When to use a beta reader and when to hire an editor

Authors often use beta readers to give them feedback on their work and I think this can be a great way to get a sense of a reader’s experience of the novel. That’s why I have a Beta Reads and Critique Partners forum for Club Ed for Writers members.

A thoughtful reader can tell you what they liked, where they got confused, plot events that struck them as implausible, or scenes where the pacing might be off. They can convey their expectations and let you know if you’ve hit the mark regarding genre conventions. For many writers, that’s enough information to do a good revision.

But sometimes hiring an expert can save you a lot of time and trouble.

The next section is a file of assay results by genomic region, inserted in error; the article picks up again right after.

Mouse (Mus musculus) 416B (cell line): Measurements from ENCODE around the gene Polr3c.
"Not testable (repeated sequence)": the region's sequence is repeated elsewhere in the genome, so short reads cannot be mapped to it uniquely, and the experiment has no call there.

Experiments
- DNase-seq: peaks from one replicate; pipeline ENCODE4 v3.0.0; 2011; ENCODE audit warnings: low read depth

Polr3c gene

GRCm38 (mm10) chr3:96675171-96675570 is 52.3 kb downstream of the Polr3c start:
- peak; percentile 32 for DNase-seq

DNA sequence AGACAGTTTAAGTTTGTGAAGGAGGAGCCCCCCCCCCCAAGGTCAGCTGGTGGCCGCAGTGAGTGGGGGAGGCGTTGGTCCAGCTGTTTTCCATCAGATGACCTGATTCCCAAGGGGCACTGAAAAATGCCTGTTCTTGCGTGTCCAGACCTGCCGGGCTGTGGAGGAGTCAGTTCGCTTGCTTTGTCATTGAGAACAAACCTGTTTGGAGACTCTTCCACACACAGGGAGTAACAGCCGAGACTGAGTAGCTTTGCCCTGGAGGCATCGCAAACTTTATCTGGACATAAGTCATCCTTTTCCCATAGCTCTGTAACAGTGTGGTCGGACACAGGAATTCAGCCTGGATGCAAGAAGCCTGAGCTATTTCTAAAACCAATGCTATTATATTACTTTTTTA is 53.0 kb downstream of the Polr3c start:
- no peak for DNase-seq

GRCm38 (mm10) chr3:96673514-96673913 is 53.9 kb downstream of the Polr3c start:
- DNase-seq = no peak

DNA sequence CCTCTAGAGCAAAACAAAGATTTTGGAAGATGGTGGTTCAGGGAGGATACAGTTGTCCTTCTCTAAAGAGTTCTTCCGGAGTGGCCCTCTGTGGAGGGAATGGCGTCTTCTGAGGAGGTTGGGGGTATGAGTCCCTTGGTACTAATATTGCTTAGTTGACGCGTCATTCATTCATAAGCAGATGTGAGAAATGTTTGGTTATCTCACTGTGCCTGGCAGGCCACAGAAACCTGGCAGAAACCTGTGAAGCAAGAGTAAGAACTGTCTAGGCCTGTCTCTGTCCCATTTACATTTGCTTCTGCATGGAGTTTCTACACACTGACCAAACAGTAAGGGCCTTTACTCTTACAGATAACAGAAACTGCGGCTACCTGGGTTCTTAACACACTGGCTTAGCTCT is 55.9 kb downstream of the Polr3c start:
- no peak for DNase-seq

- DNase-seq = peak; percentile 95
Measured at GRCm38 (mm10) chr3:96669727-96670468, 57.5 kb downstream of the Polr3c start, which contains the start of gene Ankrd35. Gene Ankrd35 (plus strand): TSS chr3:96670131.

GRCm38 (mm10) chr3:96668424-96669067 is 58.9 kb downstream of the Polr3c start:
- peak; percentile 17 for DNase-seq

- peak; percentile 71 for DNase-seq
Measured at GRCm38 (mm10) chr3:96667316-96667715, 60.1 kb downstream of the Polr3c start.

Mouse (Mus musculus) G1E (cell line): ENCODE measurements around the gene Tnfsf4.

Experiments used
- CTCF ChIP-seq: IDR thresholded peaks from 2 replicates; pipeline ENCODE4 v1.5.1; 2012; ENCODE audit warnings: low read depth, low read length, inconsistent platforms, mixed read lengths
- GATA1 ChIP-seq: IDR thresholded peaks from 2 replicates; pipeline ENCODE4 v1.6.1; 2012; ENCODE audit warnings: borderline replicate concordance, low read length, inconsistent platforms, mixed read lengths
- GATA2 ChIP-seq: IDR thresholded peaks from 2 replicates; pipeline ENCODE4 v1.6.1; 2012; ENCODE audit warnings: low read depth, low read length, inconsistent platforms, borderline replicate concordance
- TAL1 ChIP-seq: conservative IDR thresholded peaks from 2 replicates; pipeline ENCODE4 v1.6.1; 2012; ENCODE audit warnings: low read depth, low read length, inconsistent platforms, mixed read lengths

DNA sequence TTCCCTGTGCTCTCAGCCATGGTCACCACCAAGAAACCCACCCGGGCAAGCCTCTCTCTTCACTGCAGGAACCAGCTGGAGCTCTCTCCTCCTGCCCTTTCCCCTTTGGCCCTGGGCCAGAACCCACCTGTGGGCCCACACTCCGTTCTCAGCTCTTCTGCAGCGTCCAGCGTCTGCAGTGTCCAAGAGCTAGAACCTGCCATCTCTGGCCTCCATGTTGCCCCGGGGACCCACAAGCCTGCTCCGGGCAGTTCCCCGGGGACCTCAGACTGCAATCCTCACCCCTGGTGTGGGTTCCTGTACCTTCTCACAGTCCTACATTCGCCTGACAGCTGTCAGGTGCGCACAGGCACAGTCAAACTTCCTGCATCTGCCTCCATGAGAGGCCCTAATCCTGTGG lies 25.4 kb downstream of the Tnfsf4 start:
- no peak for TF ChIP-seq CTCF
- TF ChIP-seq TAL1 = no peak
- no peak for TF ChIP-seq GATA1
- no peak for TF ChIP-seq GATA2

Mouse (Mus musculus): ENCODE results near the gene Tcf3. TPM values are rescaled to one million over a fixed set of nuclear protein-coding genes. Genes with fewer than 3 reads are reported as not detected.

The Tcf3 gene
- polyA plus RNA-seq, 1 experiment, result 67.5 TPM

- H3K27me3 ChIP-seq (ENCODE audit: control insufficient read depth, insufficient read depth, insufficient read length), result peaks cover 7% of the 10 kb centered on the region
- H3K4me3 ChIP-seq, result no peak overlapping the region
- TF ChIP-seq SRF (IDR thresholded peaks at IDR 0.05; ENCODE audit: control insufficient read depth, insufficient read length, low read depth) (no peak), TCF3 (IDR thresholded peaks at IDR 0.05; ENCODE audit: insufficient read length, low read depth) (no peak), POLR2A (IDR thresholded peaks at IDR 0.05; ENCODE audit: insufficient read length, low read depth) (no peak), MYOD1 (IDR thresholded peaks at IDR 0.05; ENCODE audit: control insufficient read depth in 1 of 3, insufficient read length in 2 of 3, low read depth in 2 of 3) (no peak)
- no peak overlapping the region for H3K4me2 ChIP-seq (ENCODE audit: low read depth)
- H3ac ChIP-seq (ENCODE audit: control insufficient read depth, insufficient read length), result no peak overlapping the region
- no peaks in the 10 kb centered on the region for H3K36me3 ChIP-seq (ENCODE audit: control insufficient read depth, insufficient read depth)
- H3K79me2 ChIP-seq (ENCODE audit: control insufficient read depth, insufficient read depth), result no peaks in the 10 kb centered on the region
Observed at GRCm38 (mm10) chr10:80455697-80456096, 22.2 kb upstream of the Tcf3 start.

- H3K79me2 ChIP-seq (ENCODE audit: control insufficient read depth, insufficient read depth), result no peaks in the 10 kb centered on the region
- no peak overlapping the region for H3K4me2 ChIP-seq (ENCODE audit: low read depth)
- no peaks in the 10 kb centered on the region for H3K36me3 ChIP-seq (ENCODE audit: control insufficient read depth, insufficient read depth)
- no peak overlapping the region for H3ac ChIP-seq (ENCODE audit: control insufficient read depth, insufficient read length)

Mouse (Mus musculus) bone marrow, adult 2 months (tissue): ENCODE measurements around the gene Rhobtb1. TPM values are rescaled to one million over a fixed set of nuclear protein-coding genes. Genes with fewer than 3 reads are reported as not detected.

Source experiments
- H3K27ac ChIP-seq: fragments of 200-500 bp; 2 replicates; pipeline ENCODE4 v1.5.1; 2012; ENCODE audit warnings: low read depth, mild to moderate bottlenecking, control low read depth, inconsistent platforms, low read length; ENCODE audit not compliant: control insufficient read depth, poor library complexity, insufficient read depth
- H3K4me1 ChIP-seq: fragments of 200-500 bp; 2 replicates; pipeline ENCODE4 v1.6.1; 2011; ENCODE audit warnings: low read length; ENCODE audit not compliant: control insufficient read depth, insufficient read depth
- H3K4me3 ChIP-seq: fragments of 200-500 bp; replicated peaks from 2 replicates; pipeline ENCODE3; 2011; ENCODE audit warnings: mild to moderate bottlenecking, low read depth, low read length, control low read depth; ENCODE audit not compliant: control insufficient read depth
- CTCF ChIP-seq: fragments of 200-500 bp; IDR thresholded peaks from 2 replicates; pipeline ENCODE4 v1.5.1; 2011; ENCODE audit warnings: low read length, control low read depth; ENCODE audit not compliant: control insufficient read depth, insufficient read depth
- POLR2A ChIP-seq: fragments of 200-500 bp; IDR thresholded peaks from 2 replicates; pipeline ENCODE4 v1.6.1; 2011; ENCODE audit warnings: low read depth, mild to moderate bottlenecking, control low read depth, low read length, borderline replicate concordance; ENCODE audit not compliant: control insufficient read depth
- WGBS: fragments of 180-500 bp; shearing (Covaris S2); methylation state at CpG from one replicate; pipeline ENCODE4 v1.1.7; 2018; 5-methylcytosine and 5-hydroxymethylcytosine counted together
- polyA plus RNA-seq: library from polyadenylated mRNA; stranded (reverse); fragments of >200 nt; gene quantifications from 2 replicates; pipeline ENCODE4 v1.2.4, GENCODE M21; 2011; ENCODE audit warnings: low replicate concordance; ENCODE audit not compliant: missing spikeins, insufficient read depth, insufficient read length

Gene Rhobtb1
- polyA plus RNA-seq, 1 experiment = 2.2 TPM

A while back, I went to my primary care doctor because of a suspicion-looking skin condition. He examined the area but didn’t make a diagnosis. He sent me to a dermatologist, who told me ten seconds after looking at the problem exactly what it was and how to treat it. It was so easy and straightforward I wished I’d gone directly to him in the first place.

An expert editor has seen all kinds of manuscript conditions and can identify most issues right away. They will almost always have a clear plan of action for you to follow.

My primary care physician could probably have diagnosed my situation by relying on what he learned in medical school and looking at a couple of textbooks and maybe calling up a colleague. But neither he nor I would have been as confident about the diagnosis and treatment plan as I was when I went directly to the expert.

If you’re not sure how to fix problems beta readers have identified in your work or if you don’t have the skills to implement the necessary fixes, that’s a good time to investigate hiring an editor.

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